Y'know, it's more than a little sardonic that Bruce Cockburn should even have to be reviewed any more. One should only have to drop a line—"Hey! He's got a new CD out!"—and that should be sufficient to the wider world to hit the record shop and throw down the bucks necessary to procure each gem. From Day One, this guy has provided nothing but top-notch, intriguing, gorgeously crafted releases that hit a zenith in artistry and stayed there. Still, we humans tend to forgetfulness and taking things for granted; thus, critics must e'er quite happily put pen to paper as an excuse to immerse in wonder, relaying the result to readers only too happy to consume both word and note.
Small Source of Comfort is Cockburn's 31st disc and, not one to rest on his laurels, the Canadian gentleman is forever tweaking expectations and coming up with shockers (as with a past bomb-burst, If I had a Rocket Launcher) and wry twists (Call Me Rose here chronicles Richard Nixon's reincarnation as a lower class mother living in the projects with two kids). Then, as though giving the audience time to ponder the implications, he launches into a display of very well favored guitarmanship in the instrumental Bohemian 3-Step, as sorcerous an exposition as could be expected from anyone. Ah, but this time out, that cut's only one in a trove of five instrumentals, an unusual tack for the stringbender-singer.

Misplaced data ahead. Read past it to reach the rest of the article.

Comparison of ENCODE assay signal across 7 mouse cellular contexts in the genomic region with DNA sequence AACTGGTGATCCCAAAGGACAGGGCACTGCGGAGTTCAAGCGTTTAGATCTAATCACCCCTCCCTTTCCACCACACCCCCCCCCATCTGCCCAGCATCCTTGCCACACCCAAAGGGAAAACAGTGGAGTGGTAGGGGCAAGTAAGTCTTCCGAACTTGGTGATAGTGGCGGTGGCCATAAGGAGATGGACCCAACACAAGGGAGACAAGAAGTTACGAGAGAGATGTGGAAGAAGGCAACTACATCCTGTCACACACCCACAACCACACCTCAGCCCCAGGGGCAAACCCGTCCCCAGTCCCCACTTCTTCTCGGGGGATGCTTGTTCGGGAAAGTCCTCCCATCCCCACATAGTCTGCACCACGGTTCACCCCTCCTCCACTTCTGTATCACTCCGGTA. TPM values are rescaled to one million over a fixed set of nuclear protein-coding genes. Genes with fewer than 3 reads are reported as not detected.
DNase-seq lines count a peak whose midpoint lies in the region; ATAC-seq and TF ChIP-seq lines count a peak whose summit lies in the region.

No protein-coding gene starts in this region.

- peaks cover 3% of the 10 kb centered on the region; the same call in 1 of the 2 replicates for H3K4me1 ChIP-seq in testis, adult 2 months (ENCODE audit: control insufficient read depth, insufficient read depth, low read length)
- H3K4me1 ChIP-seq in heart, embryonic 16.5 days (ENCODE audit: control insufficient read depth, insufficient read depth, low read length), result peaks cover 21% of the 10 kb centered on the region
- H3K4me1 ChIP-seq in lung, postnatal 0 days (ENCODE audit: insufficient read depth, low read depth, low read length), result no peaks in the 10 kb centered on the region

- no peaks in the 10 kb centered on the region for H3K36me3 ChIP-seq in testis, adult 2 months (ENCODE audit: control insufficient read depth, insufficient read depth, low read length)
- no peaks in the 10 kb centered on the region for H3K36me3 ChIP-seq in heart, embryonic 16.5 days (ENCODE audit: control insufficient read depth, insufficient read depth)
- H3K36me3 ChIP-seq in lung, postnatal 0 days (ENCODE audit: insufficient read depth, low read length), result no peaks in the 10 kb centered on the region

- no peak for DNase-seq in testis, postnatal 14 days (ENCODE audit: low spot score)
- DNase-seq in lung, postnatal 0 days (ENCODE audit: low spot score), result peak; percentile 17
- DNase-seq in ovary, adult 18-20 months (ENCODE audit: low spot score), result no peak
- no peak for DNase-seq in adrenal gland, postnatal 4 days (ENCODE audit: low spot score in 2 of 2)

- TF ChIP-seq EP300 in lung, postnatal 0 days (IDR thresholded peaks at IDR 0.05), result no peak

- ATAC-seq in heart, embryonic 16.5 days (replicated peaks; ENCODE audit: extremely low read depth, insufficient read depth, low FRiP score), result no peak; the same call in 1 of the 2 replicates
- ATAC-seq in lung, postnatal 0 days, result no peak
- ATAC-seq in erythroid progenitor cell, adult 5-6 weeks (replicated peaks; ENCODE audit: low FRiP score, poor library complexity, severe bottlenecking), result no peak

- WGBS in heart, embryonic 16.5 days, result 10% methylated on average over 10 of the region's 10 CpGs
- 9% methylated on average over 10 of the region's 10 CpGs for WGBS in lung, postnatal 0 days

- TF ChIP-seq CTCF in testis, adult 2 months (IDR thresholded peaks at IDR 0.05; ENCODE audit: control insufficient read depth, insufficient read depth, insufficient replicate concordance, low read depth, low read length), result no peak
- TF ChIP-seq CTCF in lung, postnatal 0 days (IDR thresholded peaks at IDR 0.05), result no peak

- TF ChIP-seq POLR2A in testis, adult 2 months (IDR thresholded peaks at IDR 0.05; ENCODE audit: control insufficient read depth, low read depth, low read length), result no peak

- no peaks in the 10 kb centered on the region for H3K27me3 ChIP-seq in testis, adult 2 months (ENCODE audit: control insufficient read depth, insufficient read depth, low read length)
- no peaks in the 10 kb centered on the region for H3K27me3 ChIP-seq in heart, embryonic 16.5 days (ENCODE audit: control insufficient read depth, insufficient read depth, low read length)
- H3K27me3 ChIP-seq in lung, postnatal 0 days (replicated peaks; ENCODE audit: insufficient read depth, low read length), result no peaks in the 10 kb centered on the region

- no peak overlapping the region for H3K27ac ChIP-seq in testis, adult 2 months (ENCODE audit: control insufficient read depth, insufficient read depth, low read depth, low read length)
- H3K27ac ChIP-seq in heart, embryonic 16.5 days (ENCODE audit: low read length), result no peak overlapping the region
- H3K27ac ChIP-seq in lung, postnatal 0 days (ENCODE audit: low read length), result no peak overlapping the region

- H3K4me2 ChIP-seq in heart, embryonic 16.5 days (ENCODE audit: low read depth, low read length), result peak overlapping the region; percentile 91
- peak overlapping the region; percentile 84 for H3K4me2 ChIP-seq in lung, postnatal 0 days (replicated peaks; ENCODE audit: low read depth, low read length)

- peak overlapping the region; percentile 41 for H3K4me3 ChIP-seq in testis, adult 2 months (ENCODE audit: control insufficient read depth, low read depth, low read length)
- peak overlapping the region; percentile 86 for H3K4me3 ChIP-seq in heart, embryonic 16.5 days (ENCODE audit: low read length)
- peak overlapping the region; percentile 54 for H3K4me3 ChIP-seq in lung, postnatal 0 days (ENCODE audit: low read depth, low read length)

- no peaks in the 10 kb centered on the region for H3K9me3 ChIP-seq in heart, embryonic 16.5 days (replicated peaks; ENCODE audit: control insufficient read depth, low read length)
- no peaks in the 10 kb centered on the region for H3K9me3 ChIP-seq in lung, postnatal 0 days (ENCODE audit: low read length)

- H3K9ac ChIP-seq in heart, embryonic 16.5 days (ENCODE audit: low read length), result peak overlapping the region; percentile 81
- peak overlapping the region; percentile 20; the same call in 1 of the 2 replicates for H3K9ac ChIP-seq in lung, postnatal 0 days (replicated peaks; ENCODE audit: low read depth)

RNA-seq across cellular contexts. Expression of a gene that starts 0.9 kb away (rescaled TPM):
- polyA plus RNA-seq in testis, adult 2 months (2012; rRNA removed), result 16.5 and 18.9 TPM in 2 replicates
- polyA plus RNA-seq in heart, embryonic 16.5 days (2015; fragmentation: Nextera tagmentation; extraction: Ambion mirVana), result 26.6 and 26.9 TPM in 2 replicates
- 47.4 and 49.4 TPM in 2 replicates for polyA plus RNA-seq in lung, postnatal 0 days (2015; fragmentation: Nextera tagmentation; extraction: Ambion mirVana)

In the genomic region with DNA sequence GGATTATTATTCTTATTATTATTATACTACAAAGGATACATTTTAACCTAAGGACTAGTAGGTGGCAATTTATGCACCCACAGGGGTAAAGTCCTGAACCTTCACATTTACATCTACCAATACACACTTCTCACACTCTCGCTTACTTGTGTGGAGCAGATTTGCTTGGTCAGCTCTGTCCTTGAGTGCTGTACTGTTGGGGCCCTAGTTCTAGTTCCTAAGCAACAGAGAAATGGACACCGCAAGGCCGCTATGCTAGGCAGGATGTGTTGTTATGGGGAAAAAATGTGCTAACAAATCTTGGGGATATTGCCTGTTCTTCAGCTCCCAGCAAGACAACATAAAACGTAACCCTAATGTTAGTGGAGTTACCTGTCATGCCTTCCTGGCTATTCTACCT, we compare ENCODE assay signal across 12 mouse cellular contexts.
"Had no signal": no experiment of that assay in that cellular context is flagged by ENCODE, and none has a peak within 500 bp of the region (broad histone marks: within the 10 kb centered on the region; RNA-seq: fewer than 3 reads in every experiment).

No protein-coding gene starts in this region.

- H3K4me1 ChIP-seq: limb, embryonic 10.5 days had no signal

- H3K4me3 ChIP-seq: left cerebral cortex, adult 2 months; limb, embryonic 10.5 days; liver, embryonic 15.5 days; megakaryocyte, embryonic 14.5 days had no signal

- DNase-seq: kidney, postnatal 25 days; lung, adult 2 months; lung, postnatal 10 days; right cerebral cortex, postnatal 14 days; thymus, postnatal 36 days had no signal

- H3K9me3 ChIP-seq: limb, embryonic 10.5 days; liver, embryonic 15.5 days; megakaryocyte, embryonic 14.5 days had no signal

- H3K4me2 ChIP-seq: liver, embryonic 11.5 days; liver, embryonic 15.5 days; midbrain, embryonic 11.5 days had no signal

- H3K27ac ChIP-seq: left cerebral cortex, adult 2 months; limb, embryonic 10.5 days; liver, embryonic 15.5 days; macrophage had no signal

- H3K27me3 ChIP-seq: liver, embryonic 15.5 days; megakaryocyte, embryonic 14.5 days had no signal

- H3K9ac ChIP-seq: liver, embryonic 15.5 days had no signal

Part of the credit for all this must also go to Colin Linden, musician/producer wunderkind, and violinist Jenny Scheinman (Bill Frisell, Norah Jones, etc.) who measurably boost Cockburn's craftsmanship and recall the old days when Martynec and others abetted the minstrel…though, as golden as that period was, Bruce has evolved into newer fields, weaving ever more hypnotic tapestries, broadening with the time invested. Don't be too put off by his scowling countenance on the cover; everything about his work is eminently approachable though the man himself is never fooled by the illusion of the world nor its siren lures, inditing and indicting them relentlessly, refusing to mellow out philosophically, as incisive and visionary as ever, an anchor in a world just now discovering the true price of long-term self-deception.
Edited by: David N. Pyles
Copyright 2011, Peterborough Folk Music Society.
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